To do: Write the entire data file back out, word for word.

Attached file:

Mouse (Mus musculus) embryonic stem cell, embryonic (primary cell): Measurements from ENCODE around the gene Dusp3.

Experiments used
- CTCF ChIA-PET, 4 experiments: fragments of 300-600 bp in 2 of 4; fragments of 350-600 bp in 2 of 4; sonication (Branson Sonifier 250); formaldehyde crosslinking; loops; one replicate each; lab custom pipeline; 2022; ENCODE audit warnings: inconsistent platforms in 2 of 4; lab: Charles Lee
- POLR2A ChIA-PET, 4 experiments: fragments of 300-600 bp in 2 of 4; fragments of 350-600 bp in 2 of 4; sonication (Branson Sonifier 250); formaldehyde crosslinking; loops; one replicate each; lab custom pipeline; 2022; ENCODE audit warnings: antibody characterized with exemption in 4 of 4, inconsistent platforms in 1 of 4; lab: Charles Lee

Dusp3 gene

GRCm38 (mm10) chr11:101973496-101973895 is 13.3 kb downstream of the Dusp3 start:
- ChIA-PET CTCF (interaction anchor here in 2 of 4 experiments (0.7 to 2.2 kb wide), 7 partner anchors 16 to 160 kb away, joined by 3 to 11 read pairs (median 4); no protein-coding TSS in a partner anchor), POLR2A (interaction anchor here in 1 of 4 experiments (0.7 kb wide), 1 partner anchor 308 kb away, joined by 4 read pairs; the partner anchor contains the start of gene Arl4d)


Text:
Mouse (Mus musculus) embryonic stem cell, embryonic (primary cell): Measurements from ENCODE around the gene Dusp3.

Experiments used
- CTCF ChIA-PET, 4 experiments: fragments of 300-600 bp in 2 of 4; fragments of 350-600 bp in 2 of 4; sonication (Branson Sonifier 250); formaldehyde crosslinking; loops; one replicate each; lab custom pipeline; 2022; ENCODE audit warnings: inconsistent platforms in 2 of 4; lab: Charles Lee
- POLR2A ChIA-PET, 4 experiments: fragments of 300-600 bp in 2 of 4; fragments of 350-600 bp in 2 of 4; sonication (Branson Sonifier 250); formaldehyde crosslinking; loops; one replicate each; lab custom pipeline; 2022; ENCODE audit warnings: antibody characterized with exemption in 4 of 4, inconsistent platforms in 1 of 4; lab: Charles Lee

Dusp3 gene

GRCm38 (mm10) chr11:101973496-101973895 is 13.3 kb downstream of the Dusp3 start:
- ChIA-PET CTCF (interaction anchor here in 2 of 4 experiments (0.7 to 2.2 kb wide), 7 partner anchors 16 to 160 kb away, joined by 3 to 11 read pairs (median 4); no protein-coding TSS in a partner anchor), POLR2A (interaction anchor here in 1 of 4 experiments (0.7 kb wide), 1 partner anchor 308 kb away, joined by 4 read pairs; the partner anchor contains the start of gene Arl4d)